Scientists discover microplastics in live human lungs for first time

Scientists have discovered microplastics in live human lungs for the first time.

Researchers from the University of Hull and Hull York Medical School also found microplastics in the deepest section of the lung, which was previously thought to be impossible due to how narrow the airways are.

Microplastics have previously been found in human cadaver autopsy samples, but this is the first study to show them in lungs from live people.

The research team say the findings show that inhaling microplastics is a route of exposure and will now help direct future studies on the impact microplastics could have on respiratory health.



This data provides an important advance in the field of air pollution, microplastics and human health

Lead author Laura Sadofsky

The study, which has been published in Science of the Total Environment, found 39 microplastics in 11 of the 13 lung tissue samples tested – considerably higher than any previous laboratory tests.

Laura Sadofsky, lead author on the paper, said: “Microplastics have previously been found in human cadaver autopsy samples; this is the first robust study to show microplastics in lungs from live people.

“It also shows that they are in the lower parts of the lung. Lung airways are very narrow so no-one thought they could possibly get there, but they clearly have.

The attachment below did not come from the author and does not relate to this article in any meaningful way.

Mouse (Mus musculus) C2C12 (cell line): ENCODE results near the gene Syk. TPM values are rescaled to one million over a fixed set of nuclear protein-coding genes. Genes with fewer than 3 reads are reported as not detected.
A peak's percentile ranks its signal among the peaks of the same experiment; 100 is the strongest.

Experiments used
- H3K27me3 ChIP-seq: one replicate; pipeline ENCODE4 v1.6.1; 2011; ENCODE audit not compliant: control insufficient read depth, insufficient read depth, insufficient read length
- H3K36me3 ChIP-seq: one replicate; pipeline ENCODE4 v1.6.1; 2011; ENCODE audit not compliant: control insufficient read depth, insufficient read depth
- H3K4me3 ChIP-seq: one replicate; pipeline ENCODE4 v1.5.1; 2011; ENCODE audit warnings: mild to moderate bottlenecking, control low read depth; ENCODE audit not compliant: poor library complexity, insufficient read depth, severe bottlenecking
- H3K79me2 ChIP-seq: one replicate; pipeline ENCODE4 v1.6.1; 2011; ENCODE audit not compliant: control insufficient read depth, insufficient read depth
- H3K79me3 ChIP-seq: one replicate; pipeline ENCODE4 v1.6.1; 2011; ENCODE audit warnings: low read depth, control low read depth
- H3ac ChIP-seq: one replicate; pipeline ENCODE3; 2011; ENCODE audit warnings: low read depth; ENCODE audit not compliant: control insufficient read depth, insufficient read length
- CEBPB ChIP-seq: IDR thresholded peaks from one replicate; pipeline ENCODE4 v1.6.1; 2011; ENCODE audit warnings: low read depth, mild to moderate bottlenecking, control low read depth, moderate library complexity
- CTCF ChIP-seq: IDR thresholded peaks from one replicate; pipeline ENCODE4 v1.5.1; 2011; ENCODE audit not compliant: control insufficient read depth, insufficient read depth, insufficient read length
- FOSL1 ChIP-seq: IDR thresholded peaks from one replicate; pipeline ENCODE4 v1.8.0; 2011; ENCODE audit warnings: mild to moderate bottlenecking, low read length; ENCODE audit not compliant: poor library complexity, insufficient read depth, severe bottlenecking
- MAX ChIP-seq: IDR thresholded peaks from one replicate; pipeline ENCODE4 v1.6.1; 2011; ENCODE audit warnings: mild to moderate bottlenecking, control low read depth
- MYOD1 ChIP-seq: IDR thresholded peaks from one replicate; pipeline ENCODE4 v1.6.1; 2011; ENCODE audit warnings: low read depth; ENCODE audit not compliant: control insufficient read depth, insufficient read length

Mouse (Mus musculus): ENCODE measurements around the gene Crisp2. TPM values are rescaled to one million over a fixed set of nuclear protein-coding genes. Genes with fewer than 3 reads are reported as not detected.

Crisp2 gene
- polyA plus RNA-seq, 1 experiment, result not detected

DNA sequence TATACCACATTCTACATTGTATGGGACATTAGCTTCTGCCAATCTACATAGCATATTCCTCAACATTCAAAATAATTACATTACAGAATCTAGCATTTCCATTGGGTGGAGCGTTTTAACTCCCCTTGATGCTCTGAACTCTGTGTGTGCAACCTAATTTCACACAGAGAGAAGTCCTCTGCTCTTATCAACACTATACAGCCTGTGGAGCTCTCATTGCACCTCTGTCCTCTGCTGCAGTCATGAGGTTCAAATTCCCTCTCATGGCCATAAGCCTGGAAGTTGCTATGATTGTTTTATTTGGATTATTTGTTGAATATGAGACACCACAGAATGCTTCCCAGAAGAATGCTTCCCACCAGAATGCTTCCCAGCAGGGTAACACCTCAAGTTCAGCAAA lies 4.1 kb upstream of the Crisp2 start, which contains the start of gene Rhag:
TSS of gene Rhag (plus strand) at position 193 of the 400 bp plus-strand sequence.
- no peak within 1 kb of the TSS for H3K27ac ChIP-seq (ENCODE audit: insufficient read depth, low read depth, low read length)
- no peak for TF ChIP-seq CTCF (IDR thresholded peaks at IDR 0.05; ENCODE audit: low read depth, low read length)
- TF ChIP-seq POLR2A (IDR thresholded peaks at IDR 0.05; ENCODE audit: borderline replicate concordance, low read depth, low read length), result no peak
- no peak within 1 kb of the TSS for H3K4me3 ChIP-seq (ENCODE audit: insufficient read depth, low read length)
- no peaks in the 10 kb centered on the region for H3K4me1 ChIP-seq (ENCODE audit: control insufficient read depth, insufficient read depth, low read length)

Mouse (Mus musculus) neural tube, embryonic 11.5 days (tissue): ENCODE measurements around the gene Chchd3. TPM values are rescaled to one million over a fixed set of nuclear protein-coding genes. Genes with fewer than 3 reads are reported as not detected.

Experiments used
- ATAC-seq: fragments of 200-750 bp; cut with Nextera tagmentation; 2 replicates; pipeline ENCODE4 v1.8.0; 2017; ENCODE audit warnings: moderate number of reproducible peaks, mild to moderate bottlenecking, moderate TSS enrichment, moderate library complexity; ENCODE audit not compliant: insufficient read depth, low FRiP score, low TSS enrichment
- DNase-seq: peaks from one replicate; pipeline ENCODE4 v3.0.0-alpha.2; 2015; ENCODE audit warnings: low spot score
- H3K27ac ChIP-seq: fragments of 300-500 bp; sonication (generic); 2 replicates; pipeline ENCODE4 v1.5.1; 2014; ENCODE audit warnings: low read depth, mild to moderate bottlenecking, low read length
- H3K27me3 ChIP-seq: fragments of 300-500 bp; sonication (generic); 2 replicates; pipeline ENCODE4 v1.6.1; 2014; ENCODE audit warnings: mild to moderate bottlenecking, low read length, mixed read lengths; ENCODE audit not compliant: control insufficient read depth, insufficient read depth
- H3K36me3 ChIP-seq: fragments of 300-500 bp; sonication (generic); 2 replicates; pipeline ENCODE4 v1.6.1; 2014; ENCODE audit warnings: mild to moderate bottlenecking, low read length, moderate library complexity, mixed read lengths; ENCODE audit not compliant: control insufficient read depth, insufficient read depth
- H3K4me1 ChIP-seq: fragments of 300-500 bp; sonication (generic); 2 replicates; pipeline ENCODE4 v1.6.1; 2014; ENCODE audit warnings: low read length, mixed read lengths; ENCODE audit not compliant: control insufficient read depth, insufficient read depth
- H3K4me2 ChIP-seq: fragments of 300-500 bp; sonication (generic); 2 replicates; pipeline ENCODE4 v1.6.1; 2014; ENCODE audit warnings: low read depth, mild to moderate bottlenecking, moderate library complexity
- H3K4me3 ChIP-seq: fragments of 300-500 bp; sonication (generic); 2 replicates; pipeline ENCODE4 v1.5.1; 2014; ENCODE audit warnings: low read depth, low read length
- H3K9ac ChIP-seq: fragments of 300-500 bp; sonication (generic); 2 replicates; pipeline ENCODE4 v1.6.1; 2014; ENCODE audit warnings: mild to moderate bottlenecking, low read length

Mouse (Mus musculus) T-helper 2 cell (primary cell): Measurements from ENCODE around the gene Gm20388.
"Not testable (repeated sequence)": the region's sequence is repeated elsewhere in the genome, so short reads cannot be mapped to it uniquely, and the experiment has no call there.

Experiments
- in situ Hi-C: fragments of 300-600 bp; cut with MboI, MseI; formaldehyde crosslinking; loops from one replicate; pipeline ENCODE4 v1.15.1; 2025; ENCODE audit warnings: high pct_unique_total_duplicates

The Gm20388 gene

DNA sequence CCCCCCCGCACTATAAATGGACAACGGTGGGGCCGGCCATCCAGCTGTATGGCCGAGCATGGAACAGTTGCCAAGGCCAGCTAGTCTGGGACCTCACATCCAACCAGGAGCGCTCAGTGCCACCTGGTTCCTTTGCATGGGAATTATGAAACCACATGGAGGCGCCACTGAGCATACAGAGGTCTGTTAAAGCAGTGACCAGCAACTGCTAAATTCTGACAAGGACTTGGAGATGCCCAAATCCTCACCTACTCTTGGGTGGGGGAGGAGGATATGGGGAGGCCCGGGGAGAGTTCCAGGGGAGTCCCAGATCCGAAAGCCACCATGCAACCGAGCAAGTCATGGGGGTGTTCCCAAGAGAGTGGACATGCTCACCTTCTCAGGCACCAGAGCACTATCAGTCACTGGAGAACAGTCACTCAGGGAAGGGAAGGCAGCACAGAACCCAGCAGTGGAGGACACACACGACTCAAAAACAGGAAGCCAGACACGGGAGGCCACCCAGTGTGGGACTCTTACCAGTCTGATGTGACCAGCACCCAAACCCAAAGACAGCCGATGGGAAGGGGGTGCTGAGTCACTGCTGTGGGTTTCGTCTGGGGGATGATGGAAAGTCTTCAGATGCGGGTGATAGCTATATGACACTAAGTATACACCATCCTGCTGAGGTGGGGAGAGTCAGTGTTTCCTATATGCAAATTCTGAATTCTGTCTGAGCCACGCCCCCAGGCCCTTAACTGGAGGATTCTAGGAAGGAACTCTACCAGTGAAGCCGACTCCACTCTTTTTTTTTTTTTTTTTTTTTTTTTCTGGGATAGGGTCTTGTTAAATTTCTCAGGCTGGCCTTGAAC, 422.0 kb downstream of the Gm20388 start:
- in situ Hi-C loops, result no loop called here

“This data provides an important advance in the field of air pollution, microplastics and human health.

“The characterization of types and levels of microplastics we have found can now inform realistic conditions for laboratory exposure experiments with the aim of determining health impacts.”

Surgeons at Castle Hill Hospital in East Yorkshire supplied the live lung tissue, which was collected from surgical procedures carried out on patients who were still alive, as part of their routine medical care. It was then filtered to see what was present.

Of the microplastics detected, there were 12 types, which are commonly found in packaging, bottles, clothing, rope/twine, and many manufacturing processes.

There were also considerably higher levels of microplastics in male patients compared with females.



We did not expect to find the highest number of particles in the lower regions of the lungs, or particles of the sizes we found

Lead author Laura Sadofsky

The study showed 11 microplastics were found in the upper part of the lung, seven in the mid part, and 21 in the lower part of the lung – which was an unexpected finding.

Ms Sadofsky said: “We did not expect to find the highest number of particles in the lower regions of the lungs, or particles of the sizes we found.

“This is surprising as the airways are smaller in the lower parts of the lungs and we would have expected particles of these sizes to be filtered out or trapped before getting this deep into the lungs.”

The study follows research published in March by the University of Hull and Hull York Medical School in which scientists recorded high levels of atmospheric microplastics during a year-long study at a site close to a busy northern trunk road.

Researchers found the most abundant microplastics were polyethylene from, for example, degraded plastic packaging or carrier bags; nylon, which may be from clothes; as well as resins, which could come from degraded roads, paint marking or tire rubber.

They also found microplastics of the size and shape which are inhalable by humans.

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